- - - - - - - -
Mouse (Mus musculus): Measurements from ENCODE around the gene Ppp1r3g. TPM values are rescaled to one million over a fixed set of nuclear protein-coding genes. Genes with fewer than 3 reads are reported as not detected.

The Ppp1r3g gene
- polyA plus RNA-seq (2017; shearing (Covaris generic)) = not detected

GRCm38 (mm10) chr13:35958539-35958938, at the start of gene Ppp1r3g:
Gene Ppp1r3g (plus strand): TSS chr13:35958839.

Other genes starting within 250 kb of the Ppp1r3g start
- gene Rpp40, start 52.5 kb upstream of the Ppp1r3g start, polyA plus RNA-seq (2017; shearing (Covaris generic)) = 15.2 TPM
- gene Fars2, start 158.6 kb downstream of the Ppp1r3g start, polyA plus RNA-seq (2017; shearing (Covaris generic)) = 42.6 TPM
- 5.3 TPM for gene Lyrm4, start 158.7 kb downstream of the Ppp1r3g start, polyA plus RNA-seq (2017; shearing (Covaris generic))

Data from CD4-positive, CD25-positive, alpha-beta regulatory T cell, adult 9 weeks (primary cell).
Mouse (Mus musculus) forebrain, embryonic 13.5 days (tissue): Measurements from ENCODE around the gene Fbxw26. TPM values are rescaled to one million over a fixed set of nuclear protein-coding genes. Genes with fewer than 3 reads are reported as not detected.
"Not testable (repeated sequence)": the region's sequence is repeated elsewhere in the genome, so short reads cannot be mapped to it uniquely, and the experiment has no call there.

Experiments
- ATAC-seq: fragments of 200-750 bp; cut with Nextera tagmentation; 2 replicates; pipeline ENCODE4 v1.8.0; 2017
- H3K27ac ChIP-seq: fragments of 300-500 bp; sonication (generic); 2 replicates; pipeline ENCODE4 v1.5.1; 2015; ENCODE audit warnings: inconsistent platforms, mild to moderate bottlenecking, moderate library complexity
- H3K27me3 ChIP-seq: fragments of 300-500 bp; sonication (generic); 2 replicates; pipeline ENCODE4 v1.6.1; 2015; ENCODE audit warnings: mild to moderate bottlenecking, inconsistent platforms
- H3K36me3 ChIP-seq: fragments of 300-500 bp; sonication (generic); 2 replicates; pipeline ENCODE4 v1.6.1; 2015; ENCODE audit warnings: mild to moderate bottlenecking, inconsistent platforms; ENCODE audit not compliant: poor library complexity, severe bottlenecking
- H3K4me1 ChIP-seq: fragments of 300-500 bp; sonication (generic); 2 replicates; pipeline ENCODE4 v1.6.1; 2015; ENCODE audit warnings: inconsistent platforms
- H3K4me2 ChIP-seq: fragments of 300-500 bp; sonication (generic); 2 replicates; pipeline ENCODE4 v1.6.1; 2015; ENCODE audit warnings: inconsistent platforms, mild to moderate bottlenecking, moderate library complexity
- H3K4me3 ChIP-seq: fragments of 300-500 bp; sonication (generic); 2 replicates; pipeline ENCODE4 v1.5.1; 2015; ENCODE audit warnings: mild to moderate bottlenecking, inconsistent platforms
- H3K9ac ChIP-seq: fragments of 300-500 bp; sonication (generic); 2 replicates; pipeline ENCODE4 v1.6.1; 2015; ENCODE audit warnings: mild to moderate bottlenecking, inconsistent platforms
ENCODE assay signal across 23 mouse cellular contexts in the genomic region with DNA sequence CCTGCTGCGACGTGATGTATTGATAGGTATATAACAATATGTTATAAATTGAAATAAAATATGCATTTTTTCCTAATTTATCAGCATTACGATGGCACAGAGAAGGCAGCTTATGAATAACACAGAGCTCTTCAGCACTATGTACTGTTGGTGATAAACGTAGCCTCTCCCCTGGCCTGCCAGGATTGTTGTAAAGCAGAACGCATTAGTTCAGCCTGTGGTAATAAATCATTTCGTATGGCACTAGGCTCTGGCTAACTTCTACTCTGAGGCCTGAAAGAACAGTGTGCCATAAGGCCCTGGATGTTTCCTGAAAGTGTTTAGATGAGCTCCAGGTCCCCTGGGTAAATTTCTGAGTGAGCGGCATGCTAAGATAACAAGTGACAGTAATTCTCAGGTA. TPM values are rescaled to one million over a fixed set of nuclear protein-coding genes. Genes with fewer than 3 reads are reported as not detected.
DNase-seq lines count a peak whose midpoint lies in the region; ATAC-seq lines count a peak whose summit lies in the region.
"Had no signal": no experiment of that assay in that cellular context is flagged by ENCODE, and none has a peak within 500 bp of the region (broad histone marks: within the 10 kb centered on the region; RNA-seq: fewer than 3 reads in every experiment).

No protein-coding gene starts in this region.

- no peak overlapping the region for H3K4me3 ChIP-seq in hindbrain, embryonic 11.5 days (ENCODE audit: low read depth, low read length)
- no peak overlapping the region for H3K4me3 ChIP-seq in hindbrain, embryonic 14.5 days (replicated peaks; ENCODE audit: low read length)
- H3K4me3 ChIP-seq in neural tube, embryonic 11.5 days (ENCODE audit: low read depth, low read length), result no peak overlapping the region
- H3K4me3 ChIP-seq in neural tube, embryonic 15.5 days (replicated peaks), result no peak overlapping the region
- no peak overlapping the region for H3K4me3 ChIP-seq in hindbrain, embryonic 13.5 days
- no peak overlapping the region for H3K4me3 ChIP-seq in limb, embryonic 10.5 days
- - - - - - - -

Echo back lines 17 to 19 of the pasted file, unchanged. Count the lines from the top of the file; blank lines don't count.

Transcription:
- H3K36me3 ChIP-seq: fragments of 300-500 bp; sonication (generic); 2 replicates; pipeline ENCODE4 v1.6.1; 2015; ENCODE audit warnings: mild to moderate bottlenecking, inconsistent platforms; ENCODE audit not compliant: poor library complexity, severe bottlenecking
- H3K4me1 ChIP-seq: fragments of 300-500 bp; sonication (generic); 2 replicates; pipeline ENCODE4 v1.6.1; 2015; ENCODE audit warnings: inconsistent platforms
- H3K4me2 ChIP-seq: fragments of 300-500 bp; sonication (generic); 2 replicates; pipeline ENCODE4 v1.6.1; 2015; ENCODE audit warnings: inconsistent platforms, mild to moderate bottlenecking, moderate library complexity